In our last article, we left off with Logan having fully prepared his car for his first performance driving event. His 2007 325i was completely upgraded and gone over in order to perform without issues in NASA’s HPDE program. Where previously we focused a lot on the build process, here we will shift focus to the driver and the full individual experience of his first weekend in performance driving school.
The race weekend began with an exciting arrival at Homestead-Miami Speedway on a cool South Florida evening. The weather was forecasted to be perfect for the entirety of the weekend and that only added to the already electric atmosphere of the race track on a Friday night. The well-prepped car passed tech with ease.
The first introductory classroom session was bright and early Saturday morning. Here, Logan and other HPDE1 first-time participants were briefed on track safety, passing procedures, flags, and much more. This would be one of the most important parts of the whole weekend. Knowledge and understanding of the basic rules, regulations, and procedures would be crucial to having a good weekend. Above all else, some of the more reiterated portions of these classroom sessions were passing/point-by procedures, how to enter and exit the track correctly, and how to safely handle specific high-risk corners in the event of an incident or spin
Following his first classroom session he was now able to get his E90 on track. This would be the first of four 20-minute on-track sessions accompanied by his instructor Don Stevens, who is a friend of the Condor crew and also an extremely knowledgeable long-time instructor & Spec E30 racer. Don has also contributed a great write-up on Road Atlanta to our track guides section.
Once the car was warmed up, the helmets were on, and the safety belts tightened, Don was careful to explain where the flag station locations were located in specific corners and “point-by” passing procedures as they made their way around Homestead the first few laps. They would also go over braking points and rehearse where and when to turn in to make sure those concepts were fully understood.
As the session progressed, Logan felt more and more comfortable with the car and his knowledge of the track. Before he knew it, the session was over. He was eager to get back in and turn more laps almost immediately.
Lucky for Logan, it wouldn’t be long as they soon would start their second on-track session. This is where he began to get more comfortable, all of the iracing practice paid off. The weather and track conditions were optimal and the car was running flawlessly. This would be when the experience started to feel more and more rewarding
Immediately after lunch would be another classroom session where a head instructor would further explain all of the aforementioned safety procedures to the drivers. Here, they referenced videos showing the importance of having on-track awareness in relation to passing and being passed and studied specific corners of Homestead, particularly Turn 10, and how to handle a spin or off-track excursion in that section of the track.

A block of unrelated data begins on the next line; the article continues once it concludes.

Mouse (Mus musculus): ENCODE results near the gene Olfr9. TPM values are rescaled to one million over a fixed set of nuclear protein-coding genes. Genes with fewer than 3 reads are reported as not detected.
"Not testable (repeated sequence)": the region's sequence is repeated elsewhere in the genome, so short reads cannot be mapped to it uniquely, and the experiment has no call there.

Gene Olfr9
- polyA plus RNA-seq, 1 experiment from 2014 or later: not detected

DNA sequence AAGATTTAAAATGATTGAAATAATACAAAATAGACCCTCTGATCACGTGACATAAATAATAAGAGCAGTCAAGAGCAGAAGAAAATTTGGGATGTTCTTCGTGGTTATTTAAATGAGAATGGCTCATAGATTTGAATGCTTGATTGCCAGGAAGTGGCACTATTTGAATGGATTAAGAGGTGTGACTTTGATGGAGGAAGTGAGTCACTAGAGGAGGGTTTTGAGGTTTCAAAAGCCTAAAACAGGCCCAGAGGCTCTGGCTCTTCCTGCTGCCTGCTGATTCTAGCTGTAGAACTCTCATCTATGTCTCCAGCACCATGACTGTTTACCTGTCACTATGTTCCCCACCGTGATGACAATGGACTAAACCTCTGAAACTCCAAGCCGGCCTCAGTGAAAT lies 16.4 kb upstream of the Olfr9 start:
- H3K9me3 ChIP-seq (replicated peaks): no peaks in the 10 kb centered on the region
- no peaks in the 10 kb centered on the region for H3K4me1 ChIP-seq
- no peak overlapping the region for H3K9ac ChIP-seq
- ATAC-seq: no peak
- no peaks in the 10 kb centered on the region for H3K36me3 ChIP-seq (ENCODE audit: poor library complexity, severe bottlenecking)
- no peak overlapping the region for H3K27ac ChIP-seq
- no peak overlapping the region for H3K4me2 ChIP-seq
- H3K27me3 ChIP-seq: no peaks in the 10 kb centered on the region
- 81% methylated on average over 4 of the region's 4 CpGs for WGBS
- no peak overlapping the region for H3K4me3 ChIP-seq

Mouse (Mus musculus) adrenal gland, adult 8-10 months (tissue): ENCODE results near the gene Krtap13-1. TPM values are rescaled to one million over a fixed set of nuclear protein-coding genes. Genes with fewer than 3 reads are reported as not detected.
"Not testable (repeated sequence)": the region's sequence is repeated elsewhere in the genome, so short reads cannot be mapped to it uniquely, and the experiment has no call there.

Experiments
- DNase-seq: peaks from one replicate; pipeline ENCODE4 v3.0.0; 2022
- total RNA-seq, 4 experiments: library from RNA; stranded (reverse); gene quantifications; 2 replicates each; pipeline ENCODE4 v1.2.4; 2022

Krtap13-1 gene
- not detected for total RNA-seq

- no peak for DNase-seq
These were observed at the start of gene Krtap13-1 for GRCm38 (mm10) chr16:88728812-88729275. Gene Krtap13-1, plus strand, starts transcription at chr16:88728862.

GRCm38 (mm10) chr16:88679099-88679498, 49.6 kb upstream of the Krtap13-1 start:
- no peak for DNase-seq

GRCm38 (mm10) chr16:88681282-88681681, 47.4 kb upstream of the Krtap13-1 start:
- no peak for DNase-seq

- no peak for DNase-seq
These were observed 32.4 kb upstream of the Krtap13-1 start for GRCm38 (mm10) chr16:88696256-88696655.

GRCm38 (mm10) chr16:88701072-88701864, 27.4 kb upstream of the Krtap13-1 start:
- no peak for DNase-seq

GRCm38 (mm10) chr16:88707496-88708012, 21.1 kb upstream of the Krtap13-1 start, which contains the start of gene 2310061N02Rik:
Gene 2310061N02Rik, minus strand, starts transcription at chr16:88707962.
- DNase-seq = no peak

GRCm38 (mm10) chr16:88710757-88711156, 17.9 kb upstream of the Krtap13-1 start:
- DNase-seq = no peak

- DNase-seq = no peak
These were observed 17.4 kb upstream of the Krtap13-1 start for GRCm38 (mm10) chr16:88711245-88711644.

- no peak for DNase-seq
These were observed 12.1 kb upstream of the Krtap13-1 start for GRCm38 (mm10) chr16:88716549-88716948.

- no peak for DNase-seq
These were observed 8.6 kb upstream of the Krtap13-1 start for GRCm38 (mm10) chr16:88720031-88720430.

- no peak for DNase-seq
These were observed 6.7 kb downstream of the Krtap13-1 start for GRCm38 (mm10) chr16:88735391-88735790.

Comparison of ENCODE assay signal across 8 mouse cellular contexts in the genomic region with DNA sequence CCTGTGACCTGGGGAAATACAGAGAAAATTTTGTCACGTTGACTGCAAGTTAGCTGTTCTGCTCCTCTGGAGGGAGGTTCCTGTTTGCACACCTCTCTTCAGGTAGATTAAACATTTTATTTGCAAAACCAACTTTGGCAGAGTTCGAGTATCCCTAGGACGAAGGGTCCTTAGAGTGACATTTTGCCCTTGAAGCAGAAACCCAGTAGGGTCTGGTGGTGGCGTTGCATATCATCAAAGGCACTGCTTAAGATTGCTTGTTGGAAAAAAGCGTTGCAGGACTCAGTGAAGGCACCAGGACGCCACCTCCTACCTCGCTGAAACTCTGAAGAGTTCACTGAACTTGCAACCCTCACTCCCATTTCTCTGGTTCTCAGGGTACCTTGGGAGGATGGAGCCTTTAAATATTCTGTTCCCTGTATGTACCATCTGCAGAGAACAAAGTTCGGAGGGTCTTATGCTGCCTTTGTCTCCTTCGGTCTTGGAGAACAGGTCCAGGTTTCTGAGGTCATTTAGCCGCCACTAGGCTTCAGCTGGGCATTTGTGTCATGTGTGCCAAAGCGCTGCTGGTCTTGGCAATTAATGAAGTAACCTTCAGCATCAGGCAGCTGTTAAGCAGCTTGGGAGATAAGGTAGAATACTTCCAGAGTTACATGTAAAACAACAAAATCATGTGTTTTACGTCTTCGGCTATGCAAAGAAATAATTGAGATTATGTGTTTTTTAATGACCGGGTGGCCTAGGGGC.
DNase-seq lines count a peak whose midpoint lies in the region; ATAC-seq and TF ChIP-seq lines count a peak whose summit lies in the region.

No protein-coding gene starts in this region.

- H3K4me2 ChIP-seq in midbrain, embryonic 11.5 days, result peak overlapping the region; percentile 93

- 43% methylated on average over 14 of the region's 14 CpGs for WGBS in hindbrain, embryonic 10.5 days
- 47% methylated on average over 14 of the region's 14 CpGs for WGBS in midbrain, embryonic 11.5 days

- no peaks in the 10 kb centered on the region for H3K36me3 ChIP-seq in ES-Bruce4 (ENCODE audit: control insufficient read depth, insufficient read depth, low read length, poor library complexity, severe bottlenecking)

In the next session, Don drove a few laps in Logan’s car in order to show him some of the more technical aspects of driving a car on a racetrack like Homestead. His advice to Logan became more specific as Logan eased toward the limits of the E90’s on-track abilities.
The day’s final session is sometimes referred to as “Happy Hour” and once it was over, Logan was ready for a well-earned, good night’s sleep. Learning, growth, and progress all occur during sleep, and this case was certainly no exception. “I woke up a much better driver than I was the day before” said Logan, eager to get back on track.
The next day his communications with his instructor during on-track sessions became intermittent as he continued to apply all of the concepts he learned and use his own on-track awareness while driving. By Sunday afternoon, Don decided to simulate a “check ride”, which is the on-track test a driver would receive in order to advance to the next level of performance driving. In Logan’s case that would be HPDE2. This would allow Logan to drive on track with the same passing rules but without an instructor. Logan passed this simulated test with flying colors, though he wisely chose not to take the actual test in order to continue driving in HPDE1 to gain knowledge from future instructors for some of the other tracks on the upcoming schedule.
All in all, it was an immensely rewarding albeit fatiguing experience. The amount of energy spent on maintaining a high level of focus is unmatched by most normal day-to-day activities, both mentally and physically. The car itself performed flawlessly and the E90 proved to be an ideal platform for an entry level driver.
With no issues to speak of mechanically, Logan is excited to participate in March’s event which is also at Homestead, followed up by a Sebring event two weeks later in April.
Stay tuned for more updates as Logan continues his effort to rise through the program of NASA’s HPDE ranks.